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I think that this is part of the network-wide changes. We can't control them, and they are applied uniformly across the SE network.

The thing is that on sites like StackOverflow, and on many other sites in the network, the community norms and etiquette can be very very very very different from the ones here (and on math.SE, for that matter).

It's good to remember that, when you see a feature like that. And then continue to ignore it.

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    $\begingroup$ I disagree with this. The culture does not seem that different to me. Of course, SO in particular is a much larger site, and it is thus different, or math.SE is somewhat larger and is/feels "younger" but other than that I really do not see a huge a difference. I think many of the innovations make sense when suitably interpreted. This however makes it necessary to engage with the intent and not take some reading with which one diasgrees and then feel in a position to dismiss it. For example, I often wish people would write more detailed comments on this site. $\endgroup$ – user9072 Aug 10 '13 at 19:03
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I would like to suggest a different or more nuanced reading of the advice. Namely, the advice is to avoid comments that only contain this.

I agree it can be appropriate and nice if a questioner thanks the other (or all people) that provided answers beyond an accept and an upvote. Or, also other communication in the comments.

However, I also think that it can be still nicer if the comment is not only a quick "Thanks!" (plus something to get over the character limit) but actually says something specific or personal, for instance in the situation described it is not unlikely one could highlight a point that one specifically appreciated about this one answer.

Or, put differently, a 'thanks' comment can be appropriate but I think in most cases a comment containing not only 'thanks' but also something in addition can be even more appropriate.

Still put differently and somewhat jokingly, if somebody often writes comments containing only 'thanks' they do not put enough effort into expressing their gratitude.

I should also add that it is my understanding that this reading of the advice is not an absurd one (relative to its intent). Also comments should add some information, a comment that thanks in a specific and somewhat detailed way does, only "thanks" does not.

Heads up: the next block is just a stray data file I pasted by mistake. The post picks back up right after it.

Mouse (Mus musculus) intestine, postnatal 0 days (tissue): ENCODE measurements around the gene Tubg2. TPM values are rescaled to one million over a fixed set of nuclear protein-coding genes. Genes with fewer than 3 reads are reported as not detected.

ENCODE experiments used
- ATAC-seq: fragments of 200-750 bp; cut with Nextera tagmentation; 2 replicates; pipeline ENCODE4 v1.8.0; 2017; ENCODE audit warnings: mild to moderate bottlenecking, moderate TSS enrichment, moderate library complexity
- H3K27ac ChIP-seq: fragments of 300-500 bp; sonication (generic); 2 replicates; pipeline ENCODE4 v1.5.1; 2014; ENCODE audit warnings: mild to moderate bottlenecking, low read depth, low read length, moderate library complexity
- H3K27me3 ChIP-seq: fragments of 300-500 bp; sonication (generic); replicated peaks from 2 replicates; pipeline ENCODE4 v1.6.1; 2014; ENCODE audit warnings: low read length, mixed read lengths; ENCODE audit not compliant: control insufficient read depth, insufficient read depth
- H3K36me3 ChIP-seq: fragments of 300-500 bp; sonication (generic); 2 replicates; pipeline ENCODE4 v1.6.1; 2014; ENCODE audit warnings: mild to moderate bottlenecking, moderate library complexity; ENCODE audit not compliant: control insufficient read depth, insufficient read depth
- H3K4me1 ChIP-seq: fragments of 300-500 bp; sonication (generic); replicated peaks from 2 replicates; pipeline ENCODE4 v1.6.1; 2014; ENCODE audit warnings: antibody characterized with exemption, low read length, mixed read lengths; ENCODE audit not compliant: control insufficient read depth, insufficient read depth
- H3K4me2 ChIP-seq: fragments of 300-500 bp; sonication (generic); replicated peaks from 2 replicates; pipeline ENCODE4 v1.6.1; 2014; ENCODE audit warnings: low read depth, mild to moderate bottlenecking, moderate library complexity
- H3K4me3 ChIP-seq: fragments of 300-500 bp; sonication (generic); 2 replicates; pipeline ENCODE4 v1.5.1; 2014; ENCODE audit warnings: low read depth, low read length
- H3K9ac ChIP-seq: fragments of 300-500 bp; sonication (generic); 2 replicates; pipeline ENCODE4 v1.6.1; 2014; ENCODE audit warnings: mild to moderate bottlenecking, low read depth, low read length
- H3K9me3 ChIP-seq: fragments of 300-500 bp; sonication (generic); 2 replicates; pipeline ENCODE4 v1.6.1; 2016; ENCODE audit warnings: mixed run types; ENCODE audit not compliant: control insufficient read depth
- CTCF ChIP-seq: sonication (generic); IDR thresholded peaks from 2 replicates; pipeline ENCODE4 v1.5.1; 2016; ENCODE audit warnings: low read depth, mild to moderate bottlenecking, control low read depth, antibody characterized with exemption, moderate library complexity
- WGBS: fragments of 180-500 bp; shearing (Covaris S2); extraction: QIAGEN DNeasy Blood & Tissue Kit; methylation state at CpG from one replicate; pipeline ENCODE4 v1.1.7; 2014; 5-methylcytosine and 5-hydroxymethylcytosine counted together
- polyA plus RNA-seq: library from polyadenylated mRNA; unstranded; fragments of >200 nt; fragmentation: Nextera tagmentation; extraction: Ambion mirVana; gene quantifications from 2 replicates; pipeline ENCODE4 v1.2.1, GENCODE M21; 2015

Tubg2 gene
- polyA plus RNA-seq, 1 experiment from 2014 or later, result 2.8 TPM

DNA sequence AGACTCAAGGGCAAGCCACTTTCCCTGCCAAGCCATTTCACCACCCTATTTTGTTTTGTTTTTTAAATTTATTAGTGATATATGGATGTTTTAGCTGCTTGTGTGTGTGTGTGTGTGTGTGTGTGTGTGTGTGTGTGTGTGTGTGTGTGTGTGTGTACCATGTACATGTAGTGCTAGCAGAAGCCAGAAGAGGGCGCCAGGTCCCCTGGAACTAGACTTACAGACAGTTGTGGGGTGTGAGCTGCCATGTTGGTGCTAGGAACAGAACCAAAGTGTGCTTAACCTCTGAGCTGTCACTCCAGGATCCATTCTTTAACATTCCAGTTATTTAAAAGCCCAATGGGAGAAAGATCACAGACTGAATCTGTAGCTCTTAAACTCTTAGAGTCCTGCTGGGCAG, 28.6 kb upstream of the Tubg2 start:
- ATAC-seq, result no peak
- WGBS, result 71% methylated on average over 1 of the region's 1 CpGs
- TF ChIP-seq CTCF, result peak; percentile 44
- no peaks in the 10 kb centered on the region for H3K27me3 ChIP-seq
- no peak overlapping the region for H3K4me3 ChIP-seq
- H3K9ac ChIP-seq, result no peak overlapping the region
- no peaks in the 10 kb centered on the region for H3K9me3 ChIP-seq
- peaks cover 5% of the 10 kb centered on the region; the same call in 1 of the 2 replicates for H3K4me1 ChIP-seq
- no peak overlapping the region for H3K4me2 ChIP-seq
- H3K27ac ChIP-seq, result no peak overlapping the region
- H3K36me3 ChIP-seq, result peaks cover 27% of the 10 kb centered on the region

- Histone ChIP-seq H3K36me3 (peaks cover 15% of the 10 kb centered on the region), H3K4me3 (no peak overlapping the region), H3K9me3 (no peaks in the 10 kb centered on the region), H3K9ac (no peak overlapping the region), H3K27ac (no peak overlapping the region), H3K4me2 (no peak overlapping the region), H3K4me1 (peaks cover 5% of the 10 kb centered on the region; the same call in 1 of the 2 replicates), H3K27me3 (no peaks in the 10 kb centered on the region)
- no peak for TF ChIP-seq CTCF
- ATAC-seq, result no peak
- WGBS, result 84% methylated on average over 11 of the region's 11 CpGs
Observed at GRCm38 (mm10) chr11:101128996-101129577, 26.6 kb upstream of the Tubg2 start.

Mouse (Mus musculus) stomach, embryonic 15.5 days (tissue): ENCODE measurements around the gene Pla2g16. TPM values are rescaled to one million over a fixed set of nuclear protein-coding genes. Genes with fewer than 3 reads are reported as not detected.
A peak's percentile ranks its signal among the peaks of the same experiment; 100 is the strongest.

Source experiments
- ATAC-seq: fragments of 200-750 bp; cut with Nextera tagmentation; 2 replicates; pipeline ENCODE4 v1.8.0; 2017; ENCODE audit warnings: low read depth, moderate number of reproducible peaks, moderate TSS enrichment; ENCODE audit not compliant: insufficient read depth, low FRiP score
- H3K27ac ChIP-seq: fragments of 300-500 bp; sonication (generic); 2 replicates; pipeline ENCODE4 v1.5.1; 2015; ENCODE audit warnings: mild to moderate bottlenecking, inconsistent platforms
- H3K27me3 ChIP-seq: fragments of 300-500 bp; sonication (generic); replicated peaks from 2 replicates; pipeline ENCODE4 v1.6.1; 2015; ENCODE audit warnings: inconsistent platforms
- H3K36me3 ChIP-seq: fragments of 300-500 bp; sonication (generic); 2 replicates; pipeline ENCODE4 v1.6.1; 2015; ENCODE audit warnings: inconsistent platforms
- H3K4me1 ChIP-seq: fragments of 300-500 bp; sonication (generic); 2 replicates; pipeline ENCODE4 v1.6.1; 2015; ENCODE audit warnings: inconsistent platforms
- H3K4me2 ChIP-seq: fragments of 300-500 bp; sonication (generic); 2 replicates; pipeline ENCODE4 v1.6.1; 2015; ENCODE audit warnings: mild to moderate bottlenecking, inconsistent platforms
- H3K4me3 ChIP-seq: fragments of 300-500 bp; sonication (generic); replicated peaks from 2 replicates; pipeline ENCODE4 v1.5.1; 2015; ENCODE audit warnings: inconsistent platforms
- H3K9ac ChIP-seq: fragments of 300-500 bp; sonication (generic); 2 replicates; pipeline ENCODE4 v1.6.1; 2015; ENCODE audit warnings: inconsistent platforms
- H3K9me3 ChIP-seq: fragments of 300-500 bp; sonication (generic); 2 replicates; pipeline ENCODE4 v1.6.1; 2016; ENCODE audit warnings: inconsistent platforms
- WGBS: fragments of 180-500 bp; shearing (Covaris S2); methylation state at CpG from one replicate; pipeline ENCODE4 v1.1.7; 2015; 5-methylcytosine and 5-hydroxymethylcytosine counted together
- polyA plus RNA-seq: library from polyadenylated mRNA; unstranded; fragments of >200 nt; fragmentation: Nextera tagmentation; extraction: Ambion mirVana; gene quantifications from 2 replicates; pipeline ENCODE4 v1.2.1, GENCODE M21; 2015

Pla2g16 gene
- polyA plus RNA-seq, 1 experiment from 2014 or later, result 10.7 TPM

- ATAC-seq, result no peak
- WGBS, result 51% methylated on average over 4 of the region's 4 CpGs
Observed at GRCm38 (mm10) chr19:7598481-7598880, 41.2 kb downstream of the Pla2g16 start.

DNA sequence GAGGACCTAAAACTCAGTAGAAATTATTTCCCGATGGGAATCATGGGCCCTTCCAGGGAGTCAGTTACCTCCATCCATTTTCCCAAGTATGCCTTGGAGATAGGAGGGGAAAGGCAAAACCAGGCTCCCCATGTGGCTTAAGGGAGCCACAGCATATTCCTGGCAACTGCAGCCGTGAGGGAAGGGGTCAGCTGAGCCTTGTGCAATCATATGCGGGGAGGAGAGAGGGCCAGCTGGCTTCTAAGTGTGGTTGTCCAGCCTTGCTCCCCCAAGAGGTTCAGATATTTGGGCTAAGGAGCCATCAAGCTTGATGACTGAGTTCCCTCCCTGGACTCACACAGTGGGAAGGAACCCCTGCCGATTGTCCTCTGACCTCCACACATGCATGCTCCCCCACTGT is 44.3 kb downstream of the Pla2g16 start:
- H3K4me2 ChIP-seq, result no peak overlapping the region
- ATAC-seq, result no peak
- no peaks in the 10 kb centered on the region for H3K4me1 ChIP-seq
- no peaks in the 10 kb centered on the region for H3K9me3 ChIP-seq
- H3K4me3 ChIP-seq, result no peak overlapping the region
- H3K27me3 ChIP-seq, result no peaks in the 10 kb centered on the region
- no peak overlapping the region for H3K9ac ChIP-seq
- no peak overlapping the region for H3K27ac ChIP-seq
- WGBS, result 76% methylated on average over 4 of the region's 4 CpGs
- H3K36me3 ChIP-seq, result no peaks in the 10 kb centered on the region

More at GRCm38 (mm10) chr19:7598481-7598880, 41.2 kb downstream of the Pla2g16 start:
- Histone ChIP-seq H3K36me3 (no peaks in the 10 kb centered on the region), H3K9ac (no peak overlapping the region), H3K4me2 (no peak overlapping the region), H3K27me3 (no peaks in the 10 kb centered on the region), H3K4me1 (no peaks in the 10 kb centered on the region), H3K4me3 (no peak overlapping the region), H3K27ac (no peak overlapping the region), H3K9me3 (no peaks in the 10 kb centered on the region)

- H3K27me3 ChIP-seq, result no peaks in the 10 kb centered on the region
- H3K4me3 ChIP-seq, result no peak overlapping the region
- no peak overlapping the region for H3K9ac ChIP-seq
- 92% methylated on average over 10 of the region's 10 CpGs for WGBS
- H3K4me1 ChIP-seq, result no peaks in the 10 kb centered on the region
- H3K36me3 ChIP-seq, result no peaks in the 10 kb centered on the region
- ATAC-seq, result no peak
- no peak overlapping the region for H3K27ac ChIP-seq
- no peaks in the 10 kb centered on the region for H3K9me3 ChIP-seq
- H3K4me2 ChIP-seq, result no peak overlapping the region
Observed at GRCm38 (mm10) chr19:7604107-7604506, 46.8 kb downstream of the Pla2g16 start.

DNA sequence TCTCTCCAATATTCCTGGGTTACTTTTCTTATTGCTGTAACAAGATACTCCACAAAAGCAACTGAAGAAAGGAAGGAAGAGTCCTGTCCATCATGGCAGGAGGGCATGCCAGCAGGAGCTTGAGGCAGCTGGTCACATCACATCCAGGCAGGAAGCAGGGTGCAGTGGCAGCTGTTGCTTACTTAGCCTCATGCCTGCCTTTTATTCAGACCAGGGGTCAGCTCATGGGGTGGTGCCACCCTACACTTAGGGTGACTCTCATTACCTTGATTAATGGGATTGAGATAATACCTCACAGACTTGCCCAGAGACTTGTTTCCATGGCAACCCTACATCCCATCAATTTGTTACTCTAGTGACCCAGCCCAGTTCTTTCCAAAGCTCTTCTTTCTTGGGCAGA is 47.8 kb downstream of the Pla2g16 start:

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    $\begingroup$ Are you going to thank me for correcting the typos now? ;-) $\endgroup$ – Asaf Karagila Aug 10 '13 at 21:50
  • $\begingroup$ I am on record as saying I appreciate all edits to my posts that improve them, and since you seem to have corrected two spelling errors it seems like an improvement. So, thank your for doing this. It is a bit embarassing how badly I spell on this site; it is not as bad everywhere (but it is not one of my strength anyway). Not sure what makes it so bad here. I blame a combination of the small boxes, the fact that I sometimes type the things here very quickly, and mainly the fact that in the browser I write under a spellchecker...for another language. $\endgroup$ – user9072 Aug 10 '13 at 22:03
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Comments can become a bit unwieldy; they can attract quite a bit of noise that tasks moderators to disposing of it. There are two kinds of comments that we can consider valuable to future visitors, and our sites are all about helping future visitors equally well as the person that asked a question:

  • Corrections and clarification that should be moved into a post
  • Related short conversations that illustrate someone's process of grasping the knowledge an answer shared.

Comments like thanks!, this was awesome!, Wow, you nailed this! can sometimes be harmful because they fragment or even hide the types of comments that someone might actually find of value. This could mean that a point raised and addressed in comments never makes its way into the actual post where it should be, or valuable short discussions become fragmented and obscure.

Remember, everyone loves to up-vote a thank you comment to increase its sentiment and they can quickly bury hints that expanding comments might lead to something worthwhile.

It became enough of a problem that we added the hint right in the text input box, after so many moderators across the network expressed their frustration with having to clean up comments.

As noted by several others, every community on Stack Exchange is its own entity. As long as each community has struck a balance with the moderators that serve it, we're generally happy. As a general rule, if anything is consistently obscuring valuable information, we pay attention and try to make changes to keep that from happening.

It's not a major problem on Math Overflow, but something to watch as your scale continues to grow.

Finally, if you see oddly specific help such as this, it's generally indicative of us applying a stop gap solution while we evaluate a more holistic solution to a problem, which is the case here.

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    $\begingroup$ How much has the scale for MathOverflow grown since migration? Also, I understand and appreciate several points you make, and also disagree with almost all of them. Even though I do not administer dozens of forums, may I suggest that a preferred goal be to "help future visitors differently well from current visitors"? $\endgroup$ – The Masked Avenger Aug 12 '13 at 7:21
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    $\begingroup$ Note that moderators don't delete comments on MathOverflow, except in egregious circumstances. $\endgroup$ – François G. Dorais Aug 12 '13 at 14:38
  • $\begingroup$ @TheMaskedAvenger I'm not quite sure to be honest, I'm not aware of how it was doing prior to joining the network in granular enough detail to say. However as François notes, the policy of this community is to not remove comments except in extreme cases, and that's perfectly fine. Whenever possible, we want sites to do what works for them. I appreciate your candor, and the points do indeed come from a bird's eye view of many different sites, but that doesn't mean that they necessarily apply everywhere :) I mostly just wanted to explain why we're being so oddly specific in that help text. $\endgroup$ – Tim Post Aug 12 '13 at 15:22